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Table Of Contents  The TCP/IP Guide
 9  TCP/IP Application Layer Protocols, Services and Applications (OSI Layers 5, 6 and 7)
      9  TCP/IP Key Applications and Application Protocols
           9  TCP/IP File and Message Transfer Applications and Protocols (FTP, TFTP, Electronic Mail, USENET, HTTP/WWW, Gopher)
                9  TCP/IP Electronic Mail System: Concepts and Protocols (RFC 822, MIME, SMTP, POP3, IMAP)
                     9  TCP/IP Electronic Mail Access and Retrieval Protocols and Methods
                          9  Other TCP/IP Electronic Mail Access and Retrieval Methods

Previous Topic/Section
TCP/IP Direct Server Electronic Mail Access
Previous Page
Pages in Current Topic/Section
1
2
Next Page
Usenet (Network News) and the TCP/IP Network News Transfer Protocol (NNTP)
Next Topic/Section

TCP/IP World Wide Web Electronic Mail Access
(Page 2 of 2)

Pros and Cons of Web-Based E-Mail Access

The big difference between Web-based mail and the UNIX methods is that the former is much easier for non-experts to use. Since the idea was first developed, many companies have jumped on the Web-mail bandwagon, and the number of people using this technique has exploded into the millions in just a few years. Many free services even popped up in the late 1990s as part of the “dot com bubble”, allowing any Internet user to send and receive e-mail using the Web at no charge (except perhaps for tolerating advertising). Many Internet Service Providers (ISPs) now offer Web access as an option in additional to conventional POP/IMAP access, which is useful for those who travel. Google’s new Gmail service is the latest entrant into the sweepstakes, offering users 1 GB of e-mail storage in exchange for viewing Google’s text ads on their site.

There are drawbacks to the technique, however, which as you might imagine are directly related to its advantages. Web-based mail is easy to use, but inflexible; the user does not have direct access to his or her mailbox, and can only use whatever features the provider's Web site implements. For example, suppose the user wants to search for a particular string in his or her mailbox; this requires that the Web interface provide this function. If it doesn't, the user is out of luck.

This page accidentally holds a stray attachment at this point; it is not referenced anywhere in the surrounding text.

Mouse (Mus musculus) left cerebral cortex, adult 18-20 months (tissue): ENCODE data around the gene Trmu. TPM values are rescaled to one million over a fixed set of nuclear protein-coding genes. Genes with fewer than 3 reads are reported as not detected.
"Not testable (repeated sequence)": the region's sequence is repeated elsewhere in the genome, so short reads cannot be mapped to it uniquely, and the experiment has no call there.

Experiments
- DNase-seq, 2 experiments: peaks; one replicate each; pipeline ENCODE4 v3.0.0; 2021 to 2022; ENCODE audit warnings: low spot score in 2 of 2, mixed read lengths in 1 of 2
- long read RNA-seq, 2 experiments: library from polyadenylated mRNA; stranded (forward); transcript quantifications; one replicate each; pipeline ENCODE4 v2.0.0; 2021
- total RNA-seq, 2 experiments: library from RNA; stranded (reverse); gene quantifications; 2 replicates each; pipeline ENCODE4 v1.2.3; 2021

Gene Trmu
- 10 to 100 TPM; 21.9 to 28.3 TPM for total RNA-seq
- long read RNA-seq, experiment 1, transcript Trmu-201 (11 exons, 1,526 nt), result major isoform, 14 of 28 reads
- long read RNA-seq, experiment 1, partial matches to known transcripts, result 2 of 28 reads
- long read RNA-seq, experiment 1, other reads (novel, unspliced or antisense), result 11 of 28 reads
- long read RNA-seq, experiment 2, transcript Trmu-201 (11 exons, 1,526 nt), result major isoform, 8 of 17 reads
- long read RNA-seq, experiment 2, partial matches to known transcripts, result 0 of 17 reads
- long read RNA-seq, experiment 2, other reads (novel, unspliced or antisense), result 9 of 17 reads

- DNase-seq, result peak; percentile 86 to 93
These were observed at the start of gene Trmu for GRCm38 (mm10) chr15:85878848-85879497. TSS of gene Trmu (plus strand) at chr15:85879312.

Web-based mail also has a disadvantage that is an issue for some people: performance. Using conventional UNIX direct access, it is easy to quickly read through a mailbox; the same is true of access using POP3, once the mail is downloaded. In contrast, Web-based mail services mean each request requires another HTTP request/response cycle. The fact that many Web-based services are free often means server overload that exacerbates the speed issue.

Note that when Web-based mail is combined with other methods such as POP3, care must be taken to avoid strange results. If the Web interface doesn't provide all the features of the conventional e-mail client, certain changes made by the client may not show up when Web-based access is used. Also, mail retrieval using POP3 by default removes the mail from the server. If you use POP3 to read your mailbox and then later try to use the Web to access those messages from elsewhere, you will find that the mail is “gone”—it's on the client machine where you used the POP3 client. Many e-mail client programs now allow you to specify that you want the mail left on the server after retrieving it using POP3.

Key Concept: In the last few years a new method has been developed to allow e-mail access using the World Wide Web (WWW). This technique is growing in popularity rapidly, because it provides many of the benefits of direct server access, such as the ability to receive e-mail anywhere around the world, while being much simpler and easier than the older methods of direct access such as making a Telnet connection to a server. WWW-based e-mail can in some cases be used in combination with other methods or protocols, such as POP3, giving users great flexibility in how they read their mail.


 


Previous Topic/Section
TCP/IP Direct Server Electronic Mail Access
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Pages in Current Topic/Section
1
2
Next Page
Usenet (Network News) and the TCP/IP Network News Transfer Protocol (NNTP)
Next Topic/Section

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Version 3.0 - Version Date: September 20, 2005

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